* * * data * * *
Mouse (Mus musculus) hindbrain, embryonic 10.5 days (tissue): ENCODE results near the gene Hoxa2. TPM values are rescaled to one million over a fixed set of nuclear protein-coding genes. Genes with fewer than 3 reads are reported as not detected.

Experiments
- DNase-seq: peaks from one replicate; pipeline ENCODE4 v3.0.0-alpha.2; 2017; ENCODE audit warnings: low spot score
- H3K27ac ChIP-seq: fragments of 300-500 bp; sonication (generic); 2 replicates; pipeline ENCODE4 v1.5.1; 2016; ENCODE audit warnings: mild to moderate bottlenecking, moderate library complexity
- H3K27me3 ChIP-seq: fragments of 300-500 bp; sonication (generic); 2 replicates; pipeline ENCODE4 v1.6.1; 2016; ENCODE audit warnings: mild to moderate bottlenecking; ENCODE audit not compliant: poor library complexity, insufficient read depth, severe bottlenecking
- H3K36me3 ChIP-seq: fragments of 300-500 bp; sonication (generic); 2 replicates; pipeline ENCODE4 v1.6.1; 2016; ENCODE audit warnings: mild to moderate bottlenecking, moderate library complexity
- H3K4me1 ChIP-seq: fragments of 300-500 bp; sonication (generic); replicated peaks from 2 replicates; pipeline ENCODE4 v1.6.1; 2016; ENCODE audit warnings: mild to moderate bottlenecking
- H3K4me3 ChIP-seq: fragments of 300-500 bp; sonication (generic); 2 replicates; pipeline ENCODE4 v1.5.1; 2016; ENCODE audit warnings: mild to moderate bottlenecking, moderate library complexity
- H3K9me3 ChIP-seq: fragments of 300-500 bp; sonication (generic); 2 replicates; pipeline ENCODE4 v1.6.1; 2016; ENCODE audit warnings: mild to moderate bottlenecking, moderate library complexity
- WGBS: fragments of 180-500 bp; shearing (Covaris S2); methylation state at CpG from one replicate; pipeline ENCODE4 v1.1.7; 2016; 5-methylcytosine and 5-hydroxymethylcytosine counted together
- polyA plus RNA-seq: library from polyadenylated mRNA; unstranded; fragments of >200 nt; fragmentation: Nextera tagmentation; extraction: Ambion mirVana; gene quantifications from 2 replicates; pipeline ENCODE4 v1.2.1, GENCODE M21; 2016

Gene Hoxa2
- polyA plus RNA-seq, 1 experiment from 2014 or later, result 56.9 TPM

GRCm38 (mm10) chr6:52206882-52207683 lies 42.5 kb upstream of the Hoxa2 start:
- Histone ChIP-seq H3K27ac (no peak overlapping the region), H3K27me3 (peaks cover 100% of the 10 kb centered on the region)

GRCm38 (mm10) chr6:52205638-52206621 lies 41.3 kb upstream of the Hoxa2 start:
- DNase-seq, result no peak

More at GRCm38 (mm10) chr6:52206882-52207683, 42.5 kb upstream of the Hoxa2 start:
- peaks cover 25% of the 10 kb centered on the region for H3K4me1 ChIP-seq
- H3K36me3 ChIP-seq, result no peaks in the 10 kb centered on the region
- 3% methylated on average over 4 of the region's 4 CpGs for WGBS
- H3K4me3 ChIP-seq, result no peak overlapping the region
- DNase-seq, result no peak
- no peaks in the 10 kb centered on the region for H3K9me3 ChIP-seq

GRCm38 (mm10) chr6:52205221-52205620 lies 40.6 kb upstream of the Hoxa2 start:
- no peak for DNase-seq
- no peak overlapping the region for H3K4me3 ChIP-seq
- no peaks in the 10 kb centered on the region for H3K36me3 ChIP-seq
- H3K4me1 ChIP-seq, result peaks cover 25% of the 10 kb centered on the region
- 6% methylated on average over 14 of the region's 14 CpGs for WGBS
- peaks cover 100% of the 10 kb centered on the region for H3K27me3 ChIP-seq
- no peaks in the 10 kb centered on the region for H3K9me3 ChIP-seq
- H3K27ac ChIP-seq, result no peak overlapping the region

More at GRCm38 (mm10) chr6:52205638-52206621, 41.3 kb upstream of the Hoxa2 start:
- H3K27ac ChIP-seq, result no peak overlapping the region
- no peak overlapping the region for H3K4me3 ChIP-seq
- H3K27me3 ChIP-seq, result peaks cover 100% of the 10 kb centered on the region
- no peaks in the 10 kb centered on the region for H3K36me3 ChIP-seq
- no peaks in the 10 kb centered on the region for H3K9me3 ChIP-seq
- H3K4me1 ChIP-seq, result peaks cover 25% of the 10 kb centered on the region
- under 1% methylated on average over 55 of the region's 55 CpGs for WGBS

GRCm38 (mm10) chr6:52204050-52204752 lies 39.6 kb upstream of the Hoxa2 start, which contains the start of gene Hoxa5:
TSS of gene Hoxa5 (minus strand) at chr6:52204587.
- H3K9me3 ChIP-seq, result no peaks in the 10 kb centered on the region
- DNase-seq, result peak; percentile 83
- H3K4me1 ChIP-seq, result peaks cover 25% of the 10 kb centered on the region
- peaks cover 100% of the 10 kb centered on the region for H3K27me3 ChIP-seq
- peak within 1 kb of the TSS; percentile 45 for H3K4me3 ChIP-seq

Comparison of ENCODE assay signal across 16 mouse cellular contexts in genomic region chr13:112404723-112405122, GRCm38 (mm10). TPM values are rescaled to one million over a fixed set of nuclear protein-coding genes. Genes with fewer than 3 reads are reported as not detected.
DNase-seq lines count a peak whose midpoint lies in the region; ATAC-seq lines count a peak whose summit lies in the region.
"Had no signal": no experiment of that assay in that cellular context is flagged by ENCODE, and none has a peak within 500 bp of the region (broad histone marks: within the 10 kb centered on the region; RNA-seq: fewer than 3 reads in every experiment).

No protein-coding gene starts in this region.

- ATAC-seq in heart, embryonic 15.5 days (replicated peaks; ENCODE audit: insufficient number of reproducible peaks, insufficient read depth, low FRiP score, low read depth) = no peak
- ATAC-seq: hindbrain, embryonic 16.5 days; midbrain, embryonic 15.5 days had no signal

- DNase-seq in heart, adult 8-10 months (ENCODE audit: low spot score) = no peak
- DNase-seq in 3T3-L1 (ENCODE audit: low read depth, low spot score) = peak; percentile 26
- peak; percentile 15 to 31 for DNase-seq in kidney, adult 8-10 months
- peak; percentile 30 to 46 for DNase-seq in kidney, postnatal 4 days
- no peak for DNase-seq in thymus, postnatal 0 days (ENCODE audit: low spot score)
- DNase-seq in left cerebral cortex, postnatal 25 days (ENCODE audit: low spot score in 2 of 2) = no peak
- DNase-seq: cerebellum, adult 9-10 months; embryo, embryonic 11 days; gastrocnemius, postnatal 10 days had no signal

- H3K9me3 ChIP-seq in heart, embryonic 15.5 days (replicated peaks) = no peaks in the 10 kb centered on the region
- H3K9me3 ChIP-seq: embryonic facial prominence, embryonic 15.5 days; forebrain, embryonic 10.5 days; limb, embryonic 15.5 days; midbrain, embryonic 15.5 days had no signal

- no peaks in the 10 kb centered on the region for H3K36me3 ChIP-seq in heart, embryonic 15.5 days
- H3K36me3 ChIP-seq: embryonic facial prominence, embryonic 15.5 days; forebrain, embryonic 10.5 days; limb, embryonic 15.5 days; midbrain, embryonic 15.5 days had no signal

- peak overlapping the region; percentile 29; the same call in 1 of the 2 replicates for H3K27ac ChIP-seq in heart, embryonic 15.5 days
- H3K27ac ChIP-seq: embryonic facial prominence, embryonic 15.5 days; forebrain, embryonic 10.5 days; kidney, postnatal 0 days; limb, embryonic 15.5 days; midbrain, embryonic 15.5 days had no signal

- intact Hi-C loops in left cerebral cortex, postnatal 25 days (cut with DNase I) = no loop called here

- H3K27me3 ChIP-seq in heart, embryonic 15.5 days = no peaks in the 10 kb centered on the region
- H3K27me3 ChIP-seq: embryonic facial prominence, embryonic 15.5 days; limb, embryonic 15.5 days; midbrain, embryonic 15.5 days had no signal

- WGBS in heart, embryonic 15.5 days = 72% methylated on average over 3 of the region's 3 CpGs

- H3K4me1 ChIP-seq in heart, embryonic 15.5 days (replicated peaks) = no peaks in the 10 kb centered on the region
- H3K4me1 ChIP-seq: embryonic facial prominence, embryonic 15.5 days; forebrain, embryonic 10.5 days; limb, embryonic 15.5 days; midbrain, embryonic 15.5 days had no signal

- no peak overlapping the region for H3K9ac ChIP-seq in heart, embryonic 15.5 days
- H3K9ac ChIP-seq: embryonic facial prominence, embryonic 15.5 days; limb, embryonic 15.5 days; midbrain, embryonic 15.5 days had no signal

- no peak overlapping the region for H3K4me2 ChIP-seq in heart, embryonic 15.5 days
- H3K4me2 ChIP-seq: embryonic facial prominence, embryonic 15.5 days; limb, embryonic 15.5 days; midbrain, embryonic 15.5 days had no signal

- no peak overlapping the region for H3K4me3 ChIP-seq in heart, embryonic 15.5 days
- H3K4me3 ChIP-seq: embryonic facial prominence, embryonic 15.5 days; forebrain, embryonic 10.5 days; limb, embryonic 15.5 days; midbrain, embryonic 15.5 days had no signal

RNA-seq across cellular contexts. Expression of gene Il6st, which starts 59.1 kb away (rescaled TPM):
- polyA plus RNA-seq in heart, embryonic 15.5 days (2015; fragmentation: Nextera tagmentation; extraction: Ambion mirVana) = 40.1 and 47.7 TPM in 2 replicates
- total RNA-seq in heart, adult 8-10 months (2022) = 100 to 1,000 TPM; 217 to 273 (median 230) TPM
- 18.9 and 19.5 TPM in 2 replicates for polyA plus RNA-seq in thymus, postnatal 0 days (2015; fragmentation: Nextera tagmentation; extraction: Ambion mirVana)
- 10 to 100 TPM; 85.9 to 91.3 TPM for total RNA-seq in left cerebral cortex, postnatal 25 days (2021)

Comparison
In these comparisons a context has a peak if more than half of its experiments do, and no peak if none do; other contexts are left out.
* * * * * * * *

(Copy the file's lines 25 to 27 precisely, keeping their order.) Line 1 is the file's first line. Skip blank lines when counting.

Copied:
GRCm38 (mm10) chr6:52205221-52205620 lies 40.6 kb upstream of the Hoxa2 start:
- no peak for DNase-seq
- no peak overlapping the region for H3K4me3 ChIP-seq